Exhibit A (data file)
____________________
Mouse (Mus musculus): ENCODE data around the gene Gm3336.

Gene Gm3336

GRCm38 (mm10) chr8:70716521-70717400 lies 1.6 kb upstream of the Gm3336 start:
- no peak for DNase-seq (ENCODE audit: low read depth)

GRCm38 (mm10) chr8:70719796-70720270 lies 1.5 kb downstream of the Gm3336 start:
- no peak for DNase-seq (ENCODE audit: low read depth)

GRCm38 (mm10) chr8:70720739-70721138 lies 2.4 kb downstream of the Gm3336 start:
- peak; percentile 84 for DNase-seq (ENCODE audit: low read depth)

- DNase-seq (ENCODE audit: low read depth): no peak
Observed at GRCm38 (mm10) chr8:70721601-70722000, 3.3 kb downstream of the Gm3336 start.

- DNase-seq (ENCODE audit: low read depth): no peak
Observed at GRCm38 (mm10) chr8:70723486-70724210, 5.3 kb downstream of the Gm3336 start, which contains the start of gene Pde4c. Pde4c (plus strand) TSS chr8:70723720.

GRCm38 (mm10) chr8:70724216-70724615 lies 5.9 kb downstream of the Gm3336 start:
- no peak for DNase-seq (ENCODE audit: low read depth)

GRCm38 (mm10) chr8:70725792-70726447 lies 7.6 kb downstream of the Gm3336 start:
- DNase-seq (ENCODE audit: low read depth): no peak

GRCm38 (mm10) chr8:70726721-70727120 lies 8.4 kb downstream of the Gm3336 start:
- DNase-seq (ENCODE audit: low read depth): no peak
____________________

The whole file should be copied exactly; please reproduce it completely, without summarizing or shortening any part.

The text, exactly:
Mouse (Mus musculus): ENCODE data around the gene Gm3336.

Gene Gm3336

GRCm38 (mm10) chr8:70716521-70717400 lies 1.6 kb upstream of the Gm3336 start:
- no peak for DNase-seq (ENCODE audit: low read depth)

GRCm38 (mm10) chr8:70719796-70720270 lies 1.5 kb downstream of the Gm3336 start:
- no peak for DNase-seq (ENCODE audit: low read depth)

GRCm38 (mm10) chr8:70720739-70721138 lies 2.4 kb downstream of the Gm3336 start:
- peak; percentile 84 for DNase-seq (ENCODE audit: low read depth)

- DNase-seq (ENCODE audit: low read depth): no peak
Observed at GRCm38 (mm10) chr8:70721601-70722000, 3.3 kb downstream of the Gm3336 start.

- DNase-seq (ENCODE audit: low read depth): no peak
Observed at GRCm38 (mm10) chr8:70723486-70724210, 5.3 kb downstream of the Gm3336 start, which contains the start of gene Pde4c. Pde4c (plus strand) TSS chr8:70723720.

GRCm38 (mm10) chr8:70724216-70724615 lies 5.9 kb downstream of the Gm3336 start:
- no peak for DNase-seq (ENCODE audit: low read depth)

GRCm38 (mm10) chr8:70725792-70726447 lies 7.6 kb downstream of the Gm3336 start:
- DNase-seq (ENCODE audit: low read depth): no peak

GRCm38 (mm10) chr8:70726721-70727120 lies 8.4 kb downstream of the Gm3336 start:
- DNase-seq (ENCODE audit: low read depth): no peak